Presentation on theme: "CALCULATING DAILY PARTICULATE PHOSPHORUS LOADS FROM DISCRETE SAMPLES AND DAILY FLOW DATA METHODS RESULTS * y= 1.1947(flow) – 2.247; * 1 Y= 0.052(flow)^0.1947;"— Presentation transcript:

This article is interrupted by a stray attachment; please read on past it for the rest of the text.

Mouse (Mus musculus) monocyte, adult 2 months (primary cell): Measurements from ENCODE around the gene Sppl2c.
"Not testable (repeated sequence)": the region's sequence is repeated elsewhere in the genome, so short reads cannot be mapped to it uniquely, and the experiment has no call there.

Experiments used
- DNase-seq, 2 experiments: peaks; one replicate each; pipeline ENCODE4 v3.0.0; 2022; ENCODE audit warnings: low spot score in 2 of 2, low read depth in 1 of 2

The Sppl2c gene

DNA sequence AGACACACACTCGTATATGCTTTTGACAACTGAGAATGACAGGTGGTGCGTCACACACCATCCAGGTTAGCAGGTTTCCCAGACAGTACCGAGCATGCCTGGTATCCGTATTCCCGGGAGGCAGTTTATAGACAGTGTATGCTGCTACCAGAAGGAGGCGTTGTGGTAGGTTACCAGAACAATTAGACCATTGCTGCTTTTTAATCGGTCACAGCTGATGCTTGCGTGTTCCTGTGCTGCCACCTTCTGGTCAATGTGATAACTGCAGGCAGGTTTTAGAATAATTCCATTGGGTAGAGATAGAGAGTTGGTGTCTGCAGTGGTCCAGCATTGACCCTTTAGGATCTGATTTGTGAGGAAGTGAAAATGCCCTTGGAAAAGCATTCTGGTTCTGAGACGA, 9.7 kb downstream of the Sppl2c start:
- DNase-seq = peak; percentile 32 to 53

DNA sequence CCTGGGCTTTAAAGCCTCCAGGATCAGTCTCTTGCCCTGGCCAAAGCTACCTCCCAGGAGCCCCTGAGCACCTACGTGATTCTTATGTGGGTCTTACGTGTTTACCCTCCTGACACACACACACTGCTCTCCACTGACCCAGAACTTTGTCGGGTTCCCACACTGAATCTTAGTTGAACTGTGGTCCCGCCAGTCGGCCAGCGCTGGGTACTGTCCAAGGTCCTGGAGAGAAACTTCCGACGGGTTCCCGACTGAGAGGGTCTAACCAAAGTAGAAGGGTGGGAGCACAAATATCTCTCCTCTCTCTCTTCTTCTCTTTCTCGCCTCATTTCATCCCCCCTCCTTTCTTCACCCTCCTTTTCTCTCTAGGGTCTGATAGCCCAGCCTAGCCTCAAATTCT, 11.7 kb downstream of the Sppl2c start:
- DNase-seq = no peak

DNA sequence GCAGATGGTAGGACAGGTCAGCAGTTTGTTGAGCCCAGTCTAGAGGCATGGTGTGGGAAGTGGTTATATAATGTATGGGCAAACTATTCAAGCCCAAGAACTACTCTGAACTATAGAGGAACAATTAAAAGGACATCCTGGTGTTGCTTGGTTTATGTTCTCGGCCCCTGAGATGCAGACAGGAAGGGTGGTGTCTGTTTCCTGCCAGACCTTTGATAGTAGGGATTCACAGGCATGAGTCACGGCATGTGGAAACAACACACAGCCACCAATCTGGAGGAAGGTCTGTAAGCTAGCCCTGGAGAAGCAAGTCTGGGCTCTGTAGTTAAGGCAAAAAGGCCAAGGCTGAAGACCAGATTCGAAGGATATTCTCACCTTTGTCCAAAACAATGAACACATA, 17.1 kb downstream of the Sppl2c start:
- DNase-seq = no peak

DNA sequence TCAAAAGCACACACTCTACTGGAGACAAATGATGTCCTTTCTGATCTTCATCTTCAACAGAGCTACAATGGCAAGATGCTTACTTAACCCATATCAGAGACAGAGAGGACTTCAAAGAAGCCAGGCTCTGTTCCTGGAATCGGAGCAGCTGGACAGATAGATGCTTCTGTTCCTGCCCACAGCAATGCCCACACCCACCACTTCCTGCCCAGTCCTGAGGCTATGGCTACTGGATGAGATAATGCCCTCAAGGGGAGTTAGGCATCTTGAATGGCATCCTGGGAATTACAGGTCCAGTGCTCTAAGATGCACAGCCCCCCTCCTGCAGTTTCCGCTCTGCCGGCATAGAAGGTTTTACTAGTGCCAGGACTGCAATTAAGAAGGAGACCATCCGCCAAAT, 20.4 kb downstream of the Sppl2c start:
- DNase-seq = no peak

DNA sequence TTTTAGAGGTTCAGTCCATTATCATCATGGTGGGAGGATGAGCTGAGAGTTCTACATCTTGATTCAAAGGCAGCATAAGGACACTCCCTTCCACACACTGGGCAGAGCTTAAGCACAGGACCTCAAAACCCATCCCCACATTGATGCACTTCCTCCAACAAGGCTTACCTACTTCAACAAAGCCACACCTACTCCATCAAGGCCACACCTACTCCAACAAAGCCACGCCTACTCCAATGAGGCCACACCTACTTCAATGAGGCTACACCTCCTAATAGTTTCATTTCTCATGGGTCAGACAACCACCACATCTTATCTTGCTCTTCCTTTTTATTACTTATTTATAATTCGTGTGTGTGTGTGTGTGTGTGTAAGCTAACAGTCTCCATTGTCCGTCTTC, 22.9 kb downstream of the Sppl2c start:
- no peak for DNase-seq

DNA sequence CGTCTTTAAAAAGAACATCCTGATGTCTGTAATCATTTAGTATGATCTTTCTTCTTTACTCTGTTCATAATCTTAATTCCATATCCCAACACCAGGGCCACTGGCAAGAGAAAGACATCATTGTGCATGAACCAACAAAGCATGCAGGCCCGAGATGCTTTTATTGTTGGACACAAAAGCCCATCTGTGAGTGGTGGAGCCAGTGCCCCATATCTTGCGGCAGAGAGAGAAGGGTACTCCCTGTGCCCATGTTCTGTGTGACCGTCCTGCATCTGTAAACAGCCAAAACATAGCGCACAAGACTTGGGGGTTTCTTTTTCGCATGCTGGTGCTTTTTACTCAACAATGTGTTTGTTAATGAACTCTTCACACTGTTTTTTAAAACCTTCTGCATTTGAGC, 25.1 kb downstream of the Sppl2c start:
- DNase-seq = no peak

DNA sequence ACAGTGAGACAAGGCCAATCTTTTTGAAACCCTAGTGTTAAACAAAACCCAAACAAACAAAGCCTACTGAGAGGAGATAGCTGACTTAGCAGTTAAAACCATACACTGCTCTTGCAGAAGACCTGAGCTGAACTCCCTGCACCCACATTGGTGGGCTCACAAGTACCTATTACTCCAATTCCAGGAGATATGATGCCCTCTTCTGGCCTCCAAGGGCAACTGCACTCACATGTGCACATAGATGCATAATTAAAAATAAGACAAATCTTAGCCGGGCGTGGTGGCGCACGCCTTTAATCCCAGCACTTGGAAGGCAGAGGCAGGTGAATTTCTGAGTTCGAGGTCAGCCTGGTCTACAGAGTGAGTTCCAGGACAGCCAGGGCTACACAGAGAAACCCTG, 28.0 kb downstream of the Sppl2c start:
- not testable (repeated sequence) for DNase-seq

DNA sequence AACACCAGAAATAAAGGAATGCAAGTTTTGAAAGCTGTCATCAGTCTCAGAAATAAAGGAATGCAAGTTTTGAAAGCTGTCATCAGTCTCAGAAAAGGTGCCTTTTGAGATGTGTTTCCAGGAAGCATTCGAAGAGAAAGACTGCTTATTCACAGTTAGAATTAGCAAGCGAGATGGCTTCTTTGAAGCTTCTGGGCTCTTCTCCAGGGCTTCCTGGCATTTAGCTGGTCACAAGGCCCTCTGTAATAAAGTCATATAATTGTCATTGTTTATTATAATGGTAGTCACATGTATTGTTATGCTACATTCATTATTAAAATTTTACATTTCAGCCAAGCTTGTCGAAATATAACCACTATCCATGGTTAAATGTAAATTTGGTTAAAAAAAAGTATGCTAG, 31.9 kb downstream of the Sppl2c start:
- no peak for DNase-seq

CALCULATING DAILY PARTICULATE PHOSPHORUS LOADS FROM DISCRETE SAMPLES AND DAILY FLOW DATA METHODS RESULTS * y= (flow) – 2.247; * 1 Y= 0.052(flow)^0.1947; * 2 Y= x * 3 Ln(PP)= Ln (Q/Qm) [Ln(aQ/Qm)]^2 – (T-Tm) – 8.81 (T-m)^2 – sin(2π T) cos(2π T) Table 1. presents the Linear Logarithm and the Power Method that had very similar results. They both had 0.11 NS values and they both overestimate the minimum and underestimate the maximum. Based on these results, these two methods were disqualified in this study. The Linear method had a good NS value at 0.6. It had a very precise mean value of Of all the methods, it was the one that overestimated the minimum the most, although the maximum value was good at It was the one that had the best performance overall. Cohn’s Method had an average NS value of The mean value was better than both the Linear Logarithm and Power Method. Therefore, the two methods selected for predicting daily particulate phosphorus were Cohn’s and the linear methods. Predicted results of estimated daily particulate phosphorus by these two methods are presented in Figure 3. For visual comparison purposes, Figure 3 has included measured concentration data of particulate phosphorus. VT EPSCoR Award NSF EPS # , Complex Systems Modeling from Environmental Problem Solving: For funding and resources NSF MIE: For travel expenses Dr. Ghebremichael Lula, RSENR, UVM : For providing the data and helping in analyzing the data and preparing the poster Dr. Negatu K. Adane, CALS,Plant and Soil Science Department, UVM: For mentoring Martinez, J., and A. Rango Merits of Statistical criteria for the performance of hydrological models. Water Resources Bulletin 25 (2): Cohn,T. A.,D.L. Caulder, E.J. Gilroy, L. D. Zynjuk, ad R.M. Summers The validity of a simple statistical model for estimating fluvial constituent loads:an empirical study involving nutrient loads entering Chesapeake Bay. Water Resources Research, 28(9): Lorangelly Rivera-Torres 1, Dr. Ghebremichael Lula 2 1 Cell and Molecular Biology, Universidad Metropolitana, San Juan, Puerto Rico, 2 Rubenstein School of Enviromental Resources, University of Vermont CONCLUSIONS Cohn’s Method and the Linear Method were found to be the best tools in estimating daily particulate concentration. Daily concentration values from discrete data, which will help analyze and study water quality data, and asses the effects of best management practices (BMPs) for restoring or improving water quality. Phosphorus is a vital mineral that is found in different forms all through nature. Phosphorus in water systems causes algae blooms which can cause toxicity in the water and shift the nutrient balance decreasing oxygen, fish populations and habitats within the water. Its main sources are manure, fertilizer and certain cleaning products which get transported through the sewage system. Particulate Phosphorus is the particle form of phosphorus. Its main form of transportation is through sediment runoff mostly caused by storm-related events. Since its primary sources are manure and fertilizer, agricultural areas are primarily responsible for pollution in the water system. Because of limited resources and personnel, few particulate phosphorus concentration samples are taken; however, daily flow is available because it can be measured automatically. Yet daily phosphorus concentration (Load) is needed to study and asses water quality status. Therefore, the goal of this study was to use discrete sample data and daily flow data and estimate daily phosphorus concentration and Load. Data was obtained from a monitoring station of an Agricultural sub-watershed of the Lake Champlain Basin (located between Vermont, New York State and Quebec, Canada). Different types of rating curves were used to estimate daily concentration and Load, which gave the most accurate results. Then their performance was tested using: scatter plot, Nash-Sutcliffe coefficient and basic statistics. Cohn’s and the linear rating curves were better predictions in the study. Using daily particulate phosphorus concentration prediction, water quality status could be determined. ABSTRACT INTRODUCTION Particulate phosphorus concentrations are needed to asses the best management practices and revise water quality status. Throughout the environment we can find different types of phosphorus; particulate phosphorus is the particle form of phosphorus. The amount of particulate phosphorus in a water system is important because it affects fish population, oxygen levels, aquatic wildlife therefore causing toxicity in the water system. It is primarily produced by sediment runoff, manure and fertilizer. Where C is particulate phosphorus concentration and Q is flow. Performance Methods Observed Data Linear Logarithm Method* Power Method* ₁ Linear Method* ₂ Cohn’s Method* ₃ NS mean Standard Deviation Minimum Maximum Data Used: data was obtained from a monitoring station of an agricultural watershed, a sub-watershed of the Lake Champlain Basin (located between Vermont, New York State, and Quebec, Canada). 96 Samples of particulate phosphorus were used (2001=5, 2002=19, 2003=19, 2004=15, 2005=15, 2006=13, 2007=11) Figure 1. Daily stream flow rate (10/09/01 – 04/03/08) Figure 2. Figure 3. Results from chosen methods and observed data Table 1. Performance of Rating Curves REFERENCES ACKNOWLEDGMENTS Testing: all rating curves were tested for performance with the following: Scatter Plot (for visual observation; Nash-Sutcliffe coefficient NS (Martinez and Rango, 1989); Basic Statistics (mean, standard deviation, minimum and maximum) Rating Curves: Different types of rating curves were used to estimate daily concentration Linear Logarithm Method (Log (C)= a+bLog(Q)) Power Method (C=a*Q b ) Linear Method (C=a + b*Q) Cohn’s Method (Cohn et al., 1992) (Ln(C)= β 0 + β 1 ln[Q/Qm] + β ₂ (ln[Q/Qm])^2 + β ₃ ln[T-Tm] + β ₄ (ln[T-Tm])^2 + β ₅ sin[2π T] + β ₆ cos[2π T] ) Figure 1. Figure 2.